Is Sunscreen Causing Skin Cancer?

7 years ago

Did you see the headlines linking sunscreen to skin cancer? Are you feeling confused about how to protect yourself and family from the dangers of sun exposure? These stories stem from a report by the EWG (Environmental Working Group). Many of these "fear driven" headlines would lead you to believe that it might be more dangerous to use sunscreen than not. Let me assure you, it is still best to use sunscreen, but you should use it wisely.

A statement from The American Academy of Dermatology says, "scientific evidence supports the beneficial effects of sunscreen" and sunscreen is "an important tool in the fight against skin cancer."

Mother applying sunscreen on daughter at beach

It seems like a real shame to me that these reports are coming out now, at the beginning of the summer season, when we should all be doing everything we can to protect ourselves and our families from the dangerous effects of the sun. We need to take every measure possible to reduce our risk for developing skin cancer, and using sunscreen is still the first line of defense.

One thing you don't want to do is buy into claims of 50, 80, and up to 100 SPF. These claims lead consumers into a false sense of security. And many people believe that if they use these high SPF sunscreens, they can put it on once and be protected for the entire day. This is not true.

I contacted the American Cancer Society for a comment. Here is the statement they sent me, from Dr. Len Lichtenfeld, Deputy Chief Medical Officer...

The American Cancer Society continues to believe that sunscreens--when properly used and applied--reduce the risk for sunburns and prevent skin cancers, and that the benefits of sunscreen use outweigh risks. Like the Environmental Working Group and many others interested in this issue, we await the new final regulations from the Food and Drug Administration which we anticipate will address some of the concerns raised by the EWG, as well as establish new standards for testing and promoting effective sunscreen products.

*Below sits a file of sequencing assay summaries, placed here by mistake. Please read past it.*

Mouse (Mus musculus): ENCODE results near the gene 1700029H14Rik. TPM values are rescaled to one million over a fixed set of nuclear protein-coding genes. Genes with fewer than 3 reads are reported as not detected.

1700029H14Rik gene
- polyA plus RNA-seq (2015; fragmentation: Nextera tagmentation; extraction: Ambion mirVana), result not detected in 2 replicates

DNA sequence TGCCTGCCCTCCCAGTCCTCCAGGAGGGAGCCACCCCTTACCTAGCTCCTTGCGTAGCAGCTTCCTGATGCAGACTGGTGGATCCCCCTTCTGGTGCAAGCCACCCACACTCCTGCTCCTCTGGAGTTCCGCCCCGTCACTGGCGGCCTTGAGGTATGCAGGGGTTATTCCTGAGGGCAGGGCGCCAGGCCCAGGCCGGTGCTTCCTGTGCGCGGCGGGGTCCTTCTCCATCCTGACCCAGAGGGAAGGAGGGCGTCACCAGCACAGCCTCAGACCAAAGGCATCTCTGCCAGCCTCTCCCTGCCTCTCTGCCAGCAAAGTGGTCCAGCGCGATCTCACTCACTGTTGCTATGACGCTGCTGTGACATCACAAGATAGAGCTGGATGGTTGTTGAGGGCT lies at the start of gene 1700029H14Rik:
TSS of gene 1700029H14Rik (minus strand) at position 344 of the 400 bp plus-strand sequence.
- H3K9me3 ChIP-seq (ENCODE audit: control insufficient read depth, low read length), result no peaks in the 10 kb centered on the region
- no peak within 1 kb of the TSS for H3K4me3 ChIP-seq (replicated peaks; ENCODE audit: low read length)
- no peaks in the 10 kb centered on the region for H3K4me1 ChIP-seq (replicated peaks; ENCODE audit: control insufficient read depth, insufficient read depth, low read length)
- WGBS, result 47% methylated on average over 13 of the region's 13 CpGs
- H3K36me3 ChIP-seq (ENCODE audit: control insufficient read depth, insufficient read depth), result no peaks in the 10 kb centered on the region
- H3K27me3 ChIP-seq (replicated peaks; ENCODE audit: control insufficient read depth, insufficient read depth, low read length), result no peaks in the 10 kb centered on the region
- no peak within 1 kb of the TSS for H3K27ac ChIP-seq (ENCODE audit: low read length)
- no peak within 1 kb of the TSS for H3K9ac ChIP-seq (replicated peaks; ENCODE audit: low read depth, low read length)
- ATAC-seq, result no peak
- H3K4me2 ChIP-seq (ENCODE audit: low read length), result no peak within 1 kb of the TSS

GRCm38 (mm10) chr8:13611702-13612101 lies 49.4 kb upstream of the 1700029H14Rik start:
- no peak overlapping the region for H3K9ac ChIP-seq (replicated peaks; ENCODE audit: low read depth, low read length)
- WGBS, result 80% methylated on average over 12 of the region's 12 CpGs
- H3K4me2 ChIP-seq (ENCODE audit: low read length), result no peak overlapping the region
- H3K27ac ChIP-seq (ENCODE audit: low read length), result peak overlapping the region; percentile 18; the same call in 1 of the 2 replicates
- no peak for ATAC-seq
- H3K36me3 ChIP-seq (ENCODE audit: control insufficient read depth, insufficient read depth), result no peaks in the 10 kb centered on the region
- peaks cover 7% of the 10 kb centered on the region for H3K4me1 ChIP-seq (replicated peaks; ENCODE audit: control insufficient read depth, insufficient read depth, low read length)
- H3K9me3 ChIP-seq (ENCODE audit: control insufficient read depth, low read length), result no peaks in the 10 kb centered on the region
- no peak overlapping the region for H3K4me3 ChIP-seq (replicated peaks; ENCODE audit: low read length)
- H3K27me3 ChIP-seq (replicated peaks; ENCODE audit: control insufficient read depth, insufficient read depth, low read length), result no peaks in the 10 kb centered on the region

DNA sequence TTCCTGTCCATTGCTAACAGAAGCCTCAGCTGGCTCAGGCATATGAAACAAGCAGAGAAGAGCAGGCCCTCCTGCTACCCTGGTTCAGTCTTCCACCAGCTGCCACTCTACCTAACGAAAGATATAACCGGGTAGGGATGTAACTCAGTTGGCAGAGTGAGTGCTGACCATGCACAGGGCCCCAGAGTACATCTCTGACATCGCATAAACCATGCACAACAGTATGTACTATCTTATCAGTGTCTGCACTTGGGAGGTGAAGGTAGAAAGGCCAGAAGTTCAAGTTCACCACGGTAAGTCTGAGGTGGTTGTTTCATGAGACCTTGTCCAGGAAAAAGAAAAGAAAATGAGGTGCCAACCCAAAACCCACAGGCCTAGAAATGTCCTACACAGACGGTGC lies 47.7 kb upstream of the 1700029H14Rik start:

In the meantime, the American Cancer Society reminds everyone that with the summer season approaching, it is important to "Slip, Slop, Slap" when outdoors on sunny days. Slip on a shirt, slop on the sunscreen and slap on a hat to remain protected from the sun. Other suggestions include wearing protective clothing, remain in the shade, and avoid the direct rays of the sun when they are strongest, which is usually between 10AM and 4PM. Ultraviolet-protected sunglasses are also helpful.

Deborah Kotz at addressed the most serious claims linking sunscreen to cancer in this post - Is Sunscreen Dangerous?

The EWG  report raised concerns about retinyl palmitate, a vitamin A compound found in about 40 percent of sunscreens. The group says that chemical could accelerate skin damage and increase skin cancer risk when applied to skin that's exposed to sunlight. These claims, says Lim, are based on a study in mice , which are far more susceptible to skin cancer than humans. "It's dangerous to apply a finding in mice to humans, and I've spoken with a number of my colleagues about this and we all agree that it's very premature to even cast doubt about the safety of this chemical."

From the American Cancer Society - How To Protect Yourself From UV Rays...

  • Cover up when you are out in the sun, wear clothing to protect as much skin as possible.
  • Use a sunscreen with a sun protection factor (SPF) of 15 or higher.
  • Wear a hat with at least a 2- to 3-inch brim all around.
  • Limit direct sun exposure during midday.
  • Avoid tanning beds and sunlamps.

Here is a video to help you recognize skin cancer...

Also See:

Contributing Editor Catherine Morgan
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